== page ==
And throw away the key
Go, Ebenezer Scrooge!
For those of us who tend to be slightly more bah humbug than chestnuts roasting on an open fire during the holidays, the cold aroma of schadenfreude emanating from a tantalizing Dickensian tale of yuletide meanness can make for an irresistible draw.
So when an e-mail showed up alleging that the manager of Capitol Ace Hardware, incensed by a bicycle left on the store’s premises overnight by the e-mail writer’s wife, had sawed through the cruiser’s Kryptonite lock and given the bike away, it looked like old Scrooge might be delightfully rearing his head just in time for Christmas.
According to the husband’s e-mail, high-school teacher and former Arizonan Bryan Sobehrad, the manager was belligerent when he confronted him over this dastardly deed—“was a total prick about it” is how Sobehrad put it. The manager then told Sobehrad that he should apologize for making him work so hard at sawing through the Kryptonite lock.
Only through sheer luck did Sobehrad spot someone riding his wife’s bike a few blocks away; he got it back.
Figuring this manager was someone who might fit the phrase a writer named Daniel Sinker recently used to describe billionaire Tribune Company owner Sam Zell—“a waxed mustache away from tying a damsel in distress to a railroad track”—I rode over to the hardware store on I Street, just west of 19th Street, on Sunday afternoon to confront the scurrilous rapscallion.
It was raining, and the storm’s welcome ferocity had knocked much of the recent color from the trees. The streets were slick with wetness, but the atmosphere was surprisingly ungloomy.
Snidely Whiplash turned out to be an amiable blond man in his 20s named Matt London, who said he arrived at work on a Monday to find a bike locked to the store’s rack. It was still there at midday Tuesday, so he elected to saw the lock and bring the bike inside. An employee at the store commented on the old Schwinn cruiser’s coolness factor, and London gave it to her, figuring it was abandoned property. Which may have been within his rights as the manager of his family’s hardware store, but perhaps was a bad judgment call.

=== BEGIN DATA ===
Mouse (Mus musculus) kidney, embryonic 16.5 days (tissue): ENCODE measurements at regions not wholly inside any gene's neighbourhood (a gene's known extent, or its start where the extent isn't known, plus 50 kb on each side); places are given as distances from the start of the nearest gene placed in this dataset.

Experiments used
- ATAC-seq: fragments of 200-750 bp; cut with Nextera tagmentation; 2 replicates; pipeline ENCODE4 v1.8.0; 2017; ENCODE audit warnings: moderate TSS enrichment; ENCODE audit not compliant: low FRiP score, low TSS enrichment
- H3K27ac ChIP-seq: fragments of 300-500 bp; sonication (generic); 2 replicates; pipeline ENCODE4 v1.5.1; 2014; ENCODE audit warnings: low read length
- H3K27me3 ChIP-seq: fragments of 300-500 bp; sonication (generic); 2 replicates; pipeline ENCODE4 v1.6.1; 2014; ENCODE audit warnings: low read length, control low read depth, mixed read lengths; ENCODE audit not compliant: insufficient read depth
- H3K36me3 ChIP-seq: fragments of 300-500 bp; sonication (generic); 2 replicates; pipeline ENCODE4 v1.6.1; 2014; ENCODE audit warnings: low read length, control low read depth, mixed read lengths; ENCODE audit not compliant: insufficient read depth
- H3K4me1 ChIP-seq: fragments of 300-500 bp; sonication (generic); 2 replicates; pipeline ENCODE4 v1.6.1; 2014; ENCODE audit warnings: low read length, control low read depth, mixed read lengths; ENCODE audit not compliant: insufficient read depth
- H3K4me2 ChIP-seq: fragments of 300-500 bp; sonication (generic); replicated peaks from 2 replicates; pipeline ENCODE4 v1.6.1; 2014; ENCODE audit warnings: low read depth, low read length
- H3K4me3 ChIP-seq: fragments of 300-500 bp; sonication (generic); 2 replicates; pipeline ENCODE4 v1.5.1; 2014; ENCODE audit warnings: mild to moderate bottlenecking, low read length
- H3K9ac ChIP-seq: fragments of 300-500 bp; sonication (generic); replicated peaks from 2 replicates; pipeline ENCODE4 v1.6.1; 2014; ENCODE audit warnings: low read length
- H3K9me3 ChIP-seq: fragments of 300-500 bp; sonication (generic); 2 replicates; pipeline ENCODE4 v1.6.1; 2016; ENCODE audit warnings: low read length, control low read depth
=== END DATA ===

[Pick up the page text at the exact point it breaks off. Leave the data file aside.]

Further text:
When Sobehrad arrived to get the bike back, he was livid. Harsh words were exchanged. According to London, this all happened sometime before Halloween.
“I wish the whole thing had never happened,” he lamented.
Sobehrad, who called me back after I’d spoken to London, disagreed, claiming the event took place just before Thanksgiving. He did concede that the bike had been left there for more than 24 hours; his wife figured it would be safe there. The quaint-village vibe of Midtown, perhaps, lulled her into complacence. “I’ve heard from people who have lived here for a while that Midtown used to be a rougher place,” Sobehrad said.
Now, a bad judgment call usually doesn’t telescope into a fine Scrooge story. One person’s Ebenezer is another’s everyman, overburdened with the vicissitudes of life. And if there’s a moral here, it is this: If you lock your bike on private property overnight, call the owner right away to let him know it’s there, and when you will be there to pick it up.